In program and project management, likely in all areas of leadership and management, there are three key questions to ask. This is especially true when coming in as a new project manager, from outside, or as a turn-around agent. There are of course other records and documents that should be reviewed and placed into context with these three questions. Ask these questions in a one-on-one situation, if at all possible, and state at the beginning that these conversations are confidential, and outcomes are non-attributional. Simply listening to what people have to say (use active listening) expresses the courtesy of people’s time and attention and reinforces their value. Trust is the essential element to get honest feedback and is the beginning of the development of strong and trusting relationships which is the “grease” that will help everything else work well. If these conversations cannot be done one-on-one, then do these in small groups of perhaps 5-15. More than five reduces the intimacy of the conversation and tends to limit honest feedback so keep the groups as small as possible. In an effort to obtain honest feedback that people are not comfortable providing in a group, tell the group that you will stay behind for up to an hour if someone wants a more private conversation. Of course, maintain an “open door policy” as well. Typically, I would limit this feedback to three topics or responses in the interest of time. While establishing this feedback in this manner is key at the beginning, it should be conducted periodically throughout the life of the program, project, enterprise, or organization. It is a key to good leadership and the feedback that can be obtained is literally more valuable than gold.
In my experience, these questions should be asked of a cross-section of all stakeholders within a program or project. This might include subordinates, contemporaries, superiors, external partners and stakeholders, clients, and past team members such as prior program or project managers. This feedback is the “breakfast of champions” if you listen. You will also likely begin to identify trends and alignment of issues that will help to prioritize them.
The program or project manager should also filter this feedback through his or her own experience as all feedback is not necessarily meaningful, productive, or actionable. Still, keep this feedback as it is not always actionable or it may be actionable in the near-term, long-term, or as things change. In the end, the program or project manager must assess the feedback, prioritize it, and determine next steps. Next steps might include further analysis, integration into existing plans, development of new plans, or placing the feedback on-hold with no current action necessary or desired. Of course, there are many other options. The key throughout is that the program or project manager acknowledge their appreciation for this feedback, thank people for their feedback, reinforce their commitment to honor the confidentiality and non-attribution of the feedback, and to put the feedback into action as appropriate.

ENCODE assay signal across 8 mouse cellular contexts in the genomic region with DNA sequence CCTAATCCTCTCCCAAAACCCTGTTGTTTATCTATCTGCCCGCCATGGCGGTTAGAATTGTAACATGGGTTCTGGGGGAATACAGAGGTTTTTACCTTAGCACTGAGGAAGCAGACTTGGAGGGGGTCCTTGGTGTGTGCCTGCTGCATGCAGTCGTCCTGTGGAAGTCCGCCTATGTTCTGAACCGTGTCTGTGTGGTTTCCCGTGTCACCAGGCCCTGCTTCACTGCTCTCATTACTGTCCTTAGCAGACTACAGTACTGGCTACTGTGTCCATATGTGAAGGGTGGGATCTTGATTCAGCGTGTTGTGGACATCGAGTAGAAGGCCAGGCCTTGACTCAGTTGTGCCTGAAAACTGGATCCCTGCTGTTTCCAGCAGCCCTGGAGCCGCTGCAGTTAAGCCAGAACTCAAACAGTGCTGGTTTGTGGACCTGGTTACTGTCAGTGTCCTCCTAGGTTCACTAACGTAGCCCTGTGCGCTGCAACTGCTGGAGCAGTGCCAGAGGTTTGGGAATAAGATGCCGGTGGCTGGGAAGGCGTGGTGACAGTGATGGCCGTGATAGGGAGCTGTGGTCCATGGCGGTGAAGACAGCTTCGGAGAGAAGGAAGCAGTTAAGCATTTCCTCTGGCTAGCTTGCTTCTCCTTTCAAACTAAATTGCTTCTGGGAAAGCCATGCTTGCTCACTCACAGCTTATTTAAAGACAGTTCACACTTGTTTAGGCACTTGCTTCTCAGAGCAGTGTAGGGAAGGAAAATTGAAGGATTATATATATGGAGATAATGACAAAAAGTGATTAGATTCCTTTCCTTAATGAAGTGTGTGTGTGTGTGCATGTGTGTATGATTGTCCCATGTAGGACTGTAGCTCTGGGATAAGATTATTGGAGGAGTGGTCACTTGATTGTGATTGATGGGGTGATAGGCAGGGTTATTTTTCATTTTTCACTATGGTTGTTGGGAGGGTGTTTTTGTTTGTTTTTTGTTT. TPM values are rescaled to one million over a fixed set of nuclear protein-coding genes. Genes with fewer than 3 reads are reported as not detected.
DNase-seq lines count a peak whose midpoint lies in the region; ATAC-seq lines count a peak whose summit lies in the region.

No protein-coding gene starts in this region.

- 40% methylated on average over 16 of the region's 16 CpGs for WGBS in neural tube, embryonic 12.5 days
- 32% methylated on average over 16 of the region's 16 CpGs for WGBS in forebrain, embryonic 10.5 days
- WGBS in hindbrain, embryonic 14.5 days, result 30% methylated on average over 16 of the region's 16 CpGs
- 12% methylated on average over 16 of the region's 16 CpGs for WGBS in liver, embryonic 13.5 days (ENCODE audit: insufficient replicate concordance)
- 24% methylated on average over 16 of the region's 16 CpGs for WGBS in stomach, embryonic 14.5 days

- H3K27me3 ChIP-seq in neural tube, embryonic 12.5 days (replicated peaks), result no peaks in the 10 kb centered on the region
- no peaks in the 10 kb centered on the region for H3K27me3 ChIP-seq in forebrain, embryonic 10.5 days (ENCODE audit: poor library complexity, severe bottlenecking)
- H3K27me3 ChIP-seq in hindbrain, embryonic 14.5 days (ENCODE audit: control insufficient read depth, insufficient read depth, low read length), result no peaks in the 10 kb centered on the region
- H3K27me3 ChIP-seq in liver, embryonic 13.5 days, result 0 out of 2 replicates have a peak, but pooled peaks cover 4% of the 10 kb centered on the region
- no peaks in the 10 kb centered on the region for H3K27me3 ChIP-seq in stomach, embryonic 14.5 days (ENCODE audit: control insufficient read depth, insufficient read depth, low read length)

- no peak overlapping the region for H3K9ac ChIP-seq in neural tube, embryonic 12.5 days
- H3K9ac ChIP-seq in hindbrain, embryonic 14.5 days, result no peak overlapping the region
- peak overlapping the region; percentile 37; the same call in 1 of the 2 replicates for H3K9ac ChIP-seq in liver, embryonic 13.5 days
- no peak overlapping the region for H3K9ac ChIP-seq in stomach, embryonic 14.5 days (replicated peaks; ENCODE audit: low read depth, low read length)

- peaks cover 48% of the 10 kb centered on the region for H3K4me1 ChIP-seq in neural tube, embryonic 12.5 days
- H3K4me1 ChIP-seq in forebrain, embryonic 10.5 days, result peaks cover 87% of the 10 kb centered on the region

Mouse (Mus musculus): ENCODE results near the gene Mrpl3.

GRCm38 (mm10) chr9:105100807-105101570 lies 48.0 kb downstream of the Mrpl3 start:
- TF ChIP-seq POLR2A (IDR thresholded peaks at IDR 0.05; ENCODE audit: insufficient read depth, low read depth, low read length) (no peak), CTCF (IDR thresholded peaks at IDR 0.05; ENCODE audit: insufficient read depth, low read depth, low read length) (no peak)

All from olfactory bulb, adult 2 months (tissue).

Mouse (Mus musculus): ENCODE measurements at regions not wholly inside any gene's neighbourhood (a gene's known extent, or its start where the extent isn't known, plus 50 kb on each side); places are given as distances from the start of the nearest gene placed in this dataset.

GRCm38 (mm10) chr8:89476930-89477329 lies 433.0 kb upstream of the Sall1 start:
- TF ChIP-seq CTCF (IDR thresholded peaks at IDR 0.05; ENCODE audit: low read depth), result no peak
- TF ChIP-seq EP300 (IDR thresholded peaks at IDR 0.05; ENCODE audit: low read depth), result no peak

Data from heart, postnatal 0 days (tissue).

So, what are these questions?
Question 1. What’s going well?
This is not only a key question but a good ice breaker as there is little concern or risk in responding to this honestly.
Question 2. What’s not going well?
This is an essential question to understand what issues, challenges, or problems exist. The program or project manager, will as previously stated, need to assess this feedback to identify trends, alignment, and next steps. Getting honest feedback to this question is dependent on the level of trust that exists with the program or project manager. Without trust, it is not likely that meaningful feedback will be given. Regardless, utilize active listening and mutual respect, as you would with any other conversation. If nothing else, it is likely the people you are engaging will appreciate you asking the question, the courtesy of their time, and of your listening to what they have to say. It will be the beginning of building stronger relationships.
Question 3. How can I help?
This is perhaps the most pointed and key question as this is an opportunity for people to guide the program or project manager to what is the highest priority for their time or what is most urgently needed. If you listen, people will tell you what you need to do. Of course, you need to put this in the context of your own experience.
At the end of each of these one-on-one or small group conversations, thank people for their time and feedback.
So, why are these questions important? There are probably many reasons, but I will assert two. First, a program or project manager will not likely find everything they need to know in reports or documents and not everything that is important can be measured. Morale and other areas are examples of the latter. After all, we are a society and organizations of people, the most valuable asset of any program or project that a manager has. Second, this feedback will likely save time as you proactively seek the highest priority issues that you can impact. In general, I believe there is a 60-90 day window for many program or project managers, and other large organization leaders, to have their biggest impact. In this period, you are a set of new eyes, bringing new objectivity where it is likely needed. And, with an opportunity to build that critical trust and strong relationships that helps everything else work well.
I was looking for program management blogs and I found your article. As a Program manager, I just like your ideas on this topic. I appreciate your writing.
Thanks for sharing and keep posting!